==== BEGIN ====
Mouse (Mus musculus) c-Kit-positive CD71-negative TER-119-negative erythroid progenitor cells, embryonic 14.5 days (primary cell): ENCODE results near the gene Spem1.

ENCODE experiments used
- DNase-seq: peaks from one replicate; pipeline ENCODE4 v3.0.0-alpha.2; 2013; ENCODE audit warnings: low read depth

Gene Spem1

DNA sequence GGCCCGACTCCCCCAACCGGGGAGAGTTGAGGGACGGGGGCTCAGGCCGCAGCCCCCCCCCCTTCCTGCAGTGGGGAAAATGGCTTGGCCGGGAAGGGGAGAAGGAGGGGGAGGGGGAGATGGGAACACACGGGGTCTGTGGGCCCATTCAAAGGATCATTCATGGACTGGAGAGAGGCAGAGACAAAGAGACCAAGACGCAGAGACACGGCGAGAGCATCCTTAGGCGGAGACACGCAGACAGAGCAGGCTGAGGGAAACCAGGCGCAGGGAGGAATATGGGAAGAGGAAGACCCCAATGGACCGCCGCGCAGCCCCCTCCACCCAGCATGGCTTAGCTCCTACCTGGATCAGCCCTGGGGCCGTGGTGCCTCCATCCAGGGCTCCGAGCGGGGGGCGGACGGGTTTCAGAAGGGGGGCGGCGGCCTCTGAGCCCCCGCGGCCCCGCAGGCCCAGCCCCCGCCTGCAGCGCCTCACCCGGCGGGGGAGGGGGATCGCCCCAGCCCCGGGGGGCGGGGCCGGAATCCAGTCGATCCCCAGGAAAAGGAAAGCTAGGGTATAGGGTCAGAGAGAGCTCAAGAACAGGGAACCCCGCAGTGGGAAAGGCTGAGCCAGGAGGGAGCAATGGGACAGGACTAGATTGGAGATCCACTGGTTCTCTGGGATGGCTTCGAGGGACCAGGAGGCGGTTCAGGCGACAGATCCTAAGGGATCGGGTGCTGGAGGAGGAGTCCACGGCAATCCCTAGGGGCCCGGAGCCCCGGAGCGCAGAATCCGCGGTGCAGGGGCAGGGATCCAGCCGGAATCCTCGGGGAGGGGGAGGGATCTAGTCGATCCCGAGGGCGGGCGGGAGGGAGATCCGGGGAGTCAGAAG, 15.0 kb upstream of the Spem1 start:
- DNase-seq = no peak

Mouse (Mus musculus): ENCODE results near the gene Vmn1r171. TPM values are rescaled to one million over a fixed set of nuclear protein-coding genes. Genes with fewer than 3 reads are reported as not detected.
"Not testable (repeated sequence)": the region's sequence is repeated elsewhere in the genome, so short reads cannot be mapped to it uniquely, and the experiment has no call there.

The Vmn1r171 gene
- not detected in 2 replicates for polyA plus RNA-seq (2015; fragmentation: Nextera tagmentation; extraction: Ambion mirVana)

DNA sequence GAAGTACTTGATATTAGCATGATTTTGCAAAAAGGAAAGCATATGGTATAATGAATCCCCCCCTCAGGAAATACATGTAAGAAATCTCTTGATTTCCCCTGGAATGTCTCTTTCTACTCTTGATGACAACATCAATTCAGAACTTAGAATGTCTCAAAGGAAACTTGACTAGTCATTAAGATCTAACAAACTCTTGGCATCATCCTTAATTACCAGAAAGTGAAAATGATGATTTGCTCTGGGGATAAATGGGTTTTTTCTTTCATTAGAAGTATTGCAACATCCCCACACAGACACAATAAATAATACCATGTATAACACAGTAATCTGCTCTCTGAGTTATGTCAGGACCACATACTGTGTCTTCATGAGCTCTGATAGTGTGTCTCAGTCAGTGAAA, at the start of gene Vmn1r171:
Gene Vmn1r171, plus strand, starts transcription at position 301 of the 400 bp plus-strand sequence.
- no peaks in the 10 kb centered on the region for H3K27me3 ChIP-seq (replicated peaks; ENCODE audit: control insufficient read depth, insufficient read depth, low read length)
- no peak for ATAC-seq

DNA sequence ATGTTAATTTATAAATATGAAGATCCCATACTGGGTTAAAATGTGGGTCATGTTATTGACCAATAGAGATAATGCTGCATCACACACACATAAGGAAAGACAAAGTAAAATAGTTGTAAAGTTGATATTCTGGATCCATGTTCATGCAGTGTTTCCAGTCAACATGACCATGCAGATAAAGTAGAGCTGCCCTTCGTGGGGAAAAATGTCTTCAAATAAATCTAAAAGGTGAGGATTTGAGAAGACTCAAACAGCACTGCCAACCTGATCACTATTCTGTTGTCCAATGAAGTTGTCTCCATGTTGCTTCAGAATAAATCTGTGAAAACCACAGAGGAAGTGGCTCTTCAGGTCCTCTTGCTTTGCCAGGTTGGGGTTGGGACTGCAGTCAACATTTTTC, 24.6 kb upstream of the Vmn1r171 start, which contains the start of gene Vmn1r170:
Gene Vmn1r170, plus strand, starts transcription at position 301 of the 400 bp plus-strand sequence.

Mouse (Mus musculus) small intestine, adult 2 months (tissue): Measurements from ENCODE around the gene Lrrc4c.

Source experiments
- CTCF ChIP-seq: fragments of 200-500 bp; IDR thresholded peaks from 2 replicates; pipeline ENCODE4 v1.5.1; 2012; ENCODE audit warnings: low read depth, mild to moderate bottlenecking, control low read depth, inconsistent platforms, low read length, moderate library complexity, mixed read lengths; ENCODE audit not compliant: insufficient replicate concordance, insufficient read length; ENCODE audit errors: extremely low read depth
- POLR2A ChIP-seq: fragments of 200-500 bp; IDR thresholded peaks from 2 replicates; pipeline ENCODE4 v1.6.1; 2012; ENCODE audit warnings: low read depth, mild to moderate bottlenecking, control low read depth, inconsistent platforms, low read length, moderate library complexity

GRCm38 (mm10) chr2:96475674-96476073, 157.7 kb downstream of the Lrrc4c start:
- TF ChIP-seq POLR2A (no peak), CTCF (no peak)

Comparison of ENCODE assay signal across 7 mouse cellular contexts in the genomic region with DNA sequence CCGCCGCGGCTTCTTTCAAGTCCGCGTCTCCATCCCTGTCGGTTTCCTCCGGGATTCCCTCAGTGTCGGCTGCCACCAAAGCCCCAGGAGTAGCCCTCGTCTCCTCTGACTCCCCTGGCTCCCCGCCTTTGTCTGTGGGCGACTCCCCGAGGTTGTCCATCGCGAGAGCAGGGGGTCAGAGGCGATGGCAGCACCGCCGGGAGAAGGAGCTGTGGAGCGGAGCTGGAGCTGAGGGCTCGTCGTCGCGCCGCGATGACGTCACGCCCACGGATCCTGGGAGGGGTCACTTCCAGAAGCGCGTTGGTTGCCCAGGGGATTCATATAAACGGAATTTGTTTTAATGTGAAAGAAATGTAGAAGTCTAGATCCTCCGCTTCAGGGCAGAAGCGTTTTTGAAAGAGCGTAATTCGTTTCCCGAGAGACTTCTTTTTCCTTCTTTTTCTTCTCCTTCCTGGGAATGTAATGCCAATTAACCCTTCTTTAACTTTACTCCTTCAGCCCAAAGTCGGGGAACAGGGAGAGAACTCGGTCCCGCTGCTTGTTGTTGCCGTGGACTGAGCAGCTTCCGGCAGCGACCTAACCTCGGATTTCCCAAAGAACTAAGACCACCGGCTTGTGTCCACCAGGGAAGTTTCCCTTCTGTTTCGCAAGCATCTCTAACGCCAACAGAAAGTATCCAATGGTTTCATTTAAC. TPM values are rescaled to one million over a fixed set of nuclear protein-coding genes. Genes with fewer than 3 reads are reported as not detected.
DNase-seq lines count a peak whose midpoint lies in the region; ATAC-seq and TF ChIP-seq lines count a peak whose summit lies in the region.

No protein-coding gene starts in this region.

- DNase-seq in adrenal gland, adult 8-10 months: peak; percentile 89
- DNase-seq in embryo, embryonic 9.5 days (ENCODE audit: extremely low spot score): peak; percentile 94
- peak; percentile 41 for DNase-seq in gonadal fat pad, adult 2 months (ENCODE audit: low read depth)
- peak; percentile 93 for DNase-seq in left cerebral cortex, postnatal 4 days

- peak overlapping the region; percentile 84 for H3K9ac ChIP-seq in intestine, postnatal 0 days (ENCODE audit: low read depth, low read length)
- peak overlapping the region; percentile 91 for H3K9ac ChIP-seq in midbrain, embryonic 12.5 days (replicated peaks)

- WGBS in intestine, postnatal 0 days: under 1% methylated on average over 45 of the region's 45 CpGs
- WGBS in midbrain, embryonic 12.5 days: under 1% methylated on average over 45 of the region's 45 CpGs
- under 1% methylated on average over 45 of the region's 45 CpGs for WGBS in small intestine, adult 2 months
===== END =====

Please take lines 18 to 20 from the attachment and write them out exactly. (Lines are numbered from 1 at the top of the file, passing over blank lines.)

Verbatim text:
Source experiments
- CTCF ChIP-seq: fragments of 200-500 bp; IDR thresholded peaks from 2 replicates; pipeline ENCODE4 v1.5.1; 2012; ENCODE audit warnings: low read depth, mild to moderate bottlenecking, control low read depth, inconsistent platforms, low read length, moderate library complexity, mixed read lengths; ENCODE audit not compliant: insufficient replicate concordance, insufficient read length; ENCODE audit errors: extremely low read depth
- POLR2A ChIP-seq: fragments of 200-500 bp; IDR thresholded peaks from 2 replicates; pipeline ENCODE4 v1.6.1; 2012; ENCODE audit warnings: low read depth, mild to moderate bottlenecking, control low read depth, inconsistent platforms, low read length, moderate library complexity